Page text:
Nick Robinson grilled by students at Dunraven School, Lambeth
21 October 2014
BBC Political Correspondent Nick Robinson spoke to 150 students from Dunraven School about impartiality, cornering politicians and the role of the media.
Nick began by speaking about his immigrant background, and how his grandparents’ reliance on the radio while fleeing the Nazis gave him a reverence for the news from a young age. “We would listen to the radio in silence,” Nick recalled.
The students, who were from year 7 up to Sixth form, learnt how tenacity can help land a dream job in the media. “We all love to know there’s a new generation who share our passion for broadcasting”, Nick said, adding that blogging was a useful way of showing interest in the industry.
Finally, Nick told the students about his work “asking the questions that politicians don’t want to hear.” Drawing upon awkward moments with George Bush, far-right groups and photo-bombing protesters, Nick reminded the audience that his job also required a great deal of off-camera editing work. “It sometimes takes up to three hours of editing to finish up with a single minute of broadcasting material… with limited air-time, I always have to think carefully about how to best summarise my exchanges with world leaders.”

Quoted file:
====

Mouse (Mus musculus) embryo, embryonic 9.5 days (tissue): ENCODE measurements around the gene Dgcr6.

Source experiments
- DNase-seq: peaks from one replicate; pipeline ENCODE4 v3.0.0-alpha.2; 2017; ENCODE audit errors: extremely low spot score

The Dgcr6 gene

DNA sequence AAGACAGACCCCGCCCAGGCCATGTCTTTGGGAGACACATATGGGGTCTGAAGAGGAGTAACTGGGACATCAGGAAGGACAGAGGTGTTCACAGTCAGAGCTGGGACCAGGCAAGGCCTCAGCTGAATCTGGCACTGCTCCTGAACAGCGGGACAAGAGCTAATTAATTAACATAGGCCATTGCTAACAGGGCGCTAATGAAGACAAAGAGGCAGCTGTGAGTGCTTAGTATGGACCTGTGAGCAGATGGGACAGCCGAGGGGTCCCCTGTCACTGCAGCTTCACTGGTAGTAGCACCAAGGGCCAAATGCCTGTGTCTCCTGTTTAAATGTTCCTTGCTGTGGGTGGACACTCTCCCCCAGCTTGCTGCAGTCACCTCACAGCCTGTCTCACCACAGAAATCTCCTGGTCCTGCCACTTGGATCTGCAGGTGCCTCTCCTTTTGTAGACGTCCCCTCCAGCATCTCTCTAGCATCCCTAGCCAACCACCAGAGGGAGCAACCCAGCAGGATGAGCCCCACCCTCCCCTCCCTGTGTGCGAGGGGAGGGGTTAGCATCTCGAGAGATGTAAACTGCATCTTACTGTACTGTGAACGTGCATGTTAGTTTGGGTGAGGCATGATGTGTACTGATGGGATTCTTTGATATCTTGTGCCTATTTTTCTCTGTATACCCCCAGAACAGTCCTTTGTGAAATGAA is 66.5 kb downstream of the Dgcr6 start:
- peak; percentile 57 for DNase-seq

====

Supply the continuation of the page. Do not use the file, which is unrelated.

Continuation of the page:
During the Q & A, a number of students asked about impartiality, and whether that limited the questions which journalists could ask. Nick replied that there weren’t restrictions of that sort, but observed that the more hard-hitting his questions were, the more viewers were likely to accuse him of bias.
After the talk – Nick staying to discuss politics with some of the sixth formers – David Boyle, the headteacher at Dunraven reflected: “Nick’s talk was refreshingly open and honest, and made the political personal. The students today will think differently about politics now for the rest of their lives.”